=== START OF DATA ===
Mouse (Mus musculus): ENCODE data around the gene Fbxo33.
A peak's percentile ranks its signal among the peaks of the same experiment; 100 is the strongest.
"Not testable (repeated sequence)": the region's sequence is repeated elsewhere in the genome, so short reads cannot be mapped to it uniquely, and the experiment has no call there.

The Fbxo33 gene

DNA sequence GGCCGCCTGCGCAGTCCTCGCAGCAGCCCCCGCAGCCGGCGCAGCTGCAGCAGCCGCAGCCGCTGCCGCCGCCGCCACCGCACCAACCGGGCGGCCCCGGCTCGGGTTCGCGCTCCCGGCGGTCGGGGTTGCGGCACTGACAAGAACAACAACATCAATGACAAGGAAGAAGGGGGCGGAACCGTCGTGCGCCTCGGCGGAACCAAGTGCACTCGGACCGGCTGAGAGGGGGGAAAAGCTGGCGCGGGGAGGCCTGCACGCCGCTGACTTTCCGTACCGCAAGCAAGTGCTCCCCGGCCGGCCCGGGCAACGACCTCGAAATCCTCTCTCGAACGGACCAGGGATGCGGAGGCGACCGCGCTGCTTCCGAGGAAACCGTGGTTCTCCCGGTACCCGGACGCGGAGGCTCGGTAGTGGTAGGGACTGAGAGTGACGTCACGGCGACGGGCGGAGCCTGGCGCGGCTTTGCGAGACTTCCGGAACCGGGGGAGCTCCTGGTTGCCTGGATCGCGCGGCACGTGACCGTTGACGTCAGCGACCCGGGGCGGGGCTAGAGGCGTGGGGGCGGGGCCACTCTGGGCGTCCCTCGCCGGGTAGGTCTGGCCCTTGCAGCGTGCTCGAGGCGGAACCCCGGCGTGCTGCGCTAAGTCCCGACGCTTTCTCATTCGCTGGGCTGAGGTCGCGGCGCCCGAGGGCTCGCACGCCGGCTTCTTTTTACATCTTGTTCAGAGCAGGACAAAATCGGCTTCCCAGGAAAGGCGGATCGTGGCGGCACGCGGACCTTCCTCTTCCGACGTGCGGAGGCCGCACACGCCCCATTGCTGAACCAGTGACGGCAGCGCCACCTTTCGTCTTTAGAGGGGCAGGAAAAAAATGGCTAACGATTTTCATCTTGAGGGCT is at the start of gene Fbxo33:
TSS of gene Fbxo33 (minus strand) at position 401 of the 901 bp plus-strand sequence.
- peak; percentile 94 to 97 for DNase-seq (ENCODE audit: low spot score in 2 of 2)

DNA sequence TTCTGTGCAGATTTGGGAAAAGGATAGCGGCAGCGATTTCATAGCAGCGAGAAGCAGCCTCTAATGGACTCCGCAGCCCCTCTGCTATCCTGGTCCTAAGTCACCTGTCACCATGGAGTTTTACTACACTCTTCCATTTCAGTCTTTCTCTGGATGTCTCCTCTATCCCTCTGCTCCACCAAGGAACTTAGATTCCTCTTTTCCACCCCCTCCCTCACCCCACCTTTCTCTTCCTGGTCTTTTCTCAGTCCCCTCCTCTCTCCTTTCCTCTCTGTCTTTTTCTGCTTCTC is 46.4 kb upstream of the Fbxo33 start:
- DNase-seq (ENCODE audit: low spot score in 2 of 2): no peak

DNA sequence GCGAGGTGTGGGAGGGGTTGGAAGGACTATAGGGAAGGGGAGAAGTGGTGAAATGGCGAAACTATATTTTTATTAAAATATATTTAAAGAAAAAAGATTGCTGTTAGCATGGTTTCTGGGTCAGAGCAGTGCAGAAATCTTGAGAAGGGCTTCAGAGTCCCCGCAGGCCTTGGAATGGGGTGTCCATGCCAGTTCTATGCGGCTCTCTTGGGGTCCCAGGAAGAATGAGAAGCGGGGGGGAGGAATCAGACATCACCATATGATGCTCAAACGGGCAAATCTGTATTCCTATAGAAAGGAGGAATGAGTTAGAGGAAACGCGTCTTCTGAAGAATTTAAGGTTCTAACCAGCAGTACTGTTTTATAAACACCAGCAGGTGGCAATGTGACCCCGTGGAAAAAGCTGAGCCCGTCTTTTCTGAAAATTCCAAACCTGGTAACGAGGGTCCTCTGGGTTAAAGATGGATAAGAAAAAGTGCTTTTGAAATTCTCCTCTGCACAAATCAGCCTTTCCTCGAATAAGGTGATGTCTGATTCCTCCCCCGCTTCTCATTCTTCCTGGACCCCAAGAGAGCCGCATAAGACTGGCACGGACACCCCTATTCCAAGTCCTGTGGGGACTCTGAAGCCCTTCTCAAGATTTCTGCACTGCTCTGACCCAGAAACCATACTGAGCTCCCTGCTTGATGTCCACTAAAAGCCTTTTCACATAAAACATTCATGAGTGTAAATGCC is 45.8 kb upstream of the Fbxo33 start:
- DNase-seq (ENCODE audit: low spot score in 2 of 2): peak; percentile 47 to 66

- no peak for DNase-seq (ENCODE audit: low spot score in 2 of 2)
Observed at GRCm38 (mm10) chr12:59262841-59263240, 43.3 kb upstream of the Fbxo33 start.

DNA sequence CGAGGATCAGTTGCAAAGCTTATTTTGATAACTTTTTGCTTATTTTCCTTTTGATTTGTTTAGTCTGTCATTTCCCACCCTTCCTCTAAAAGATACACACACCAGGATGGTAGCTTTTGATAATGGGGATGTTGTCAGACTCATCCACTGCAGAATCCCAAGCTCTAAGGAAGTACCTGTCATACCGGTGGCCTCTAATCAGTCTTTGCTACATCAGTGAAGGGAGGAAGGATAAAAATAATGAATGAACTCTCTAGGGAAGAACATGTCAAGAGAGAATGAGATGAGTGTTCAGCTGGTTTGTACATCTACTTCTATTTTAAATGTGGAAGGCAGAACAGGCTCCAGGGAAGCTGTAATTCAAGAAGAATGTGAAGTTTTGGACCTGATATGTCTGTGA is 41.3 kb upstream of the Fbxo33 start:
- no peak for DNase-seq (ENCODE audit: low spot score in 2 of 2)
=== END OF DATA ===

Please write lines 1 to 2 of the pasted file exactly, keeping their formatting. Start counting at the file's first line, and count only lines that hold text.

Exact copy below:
Mouse (Mus musculus): ENCODE data around the gene Fbxo33.
A peak's percentile ranks its signal among the peaks of the same experiment; 100 is the strongest.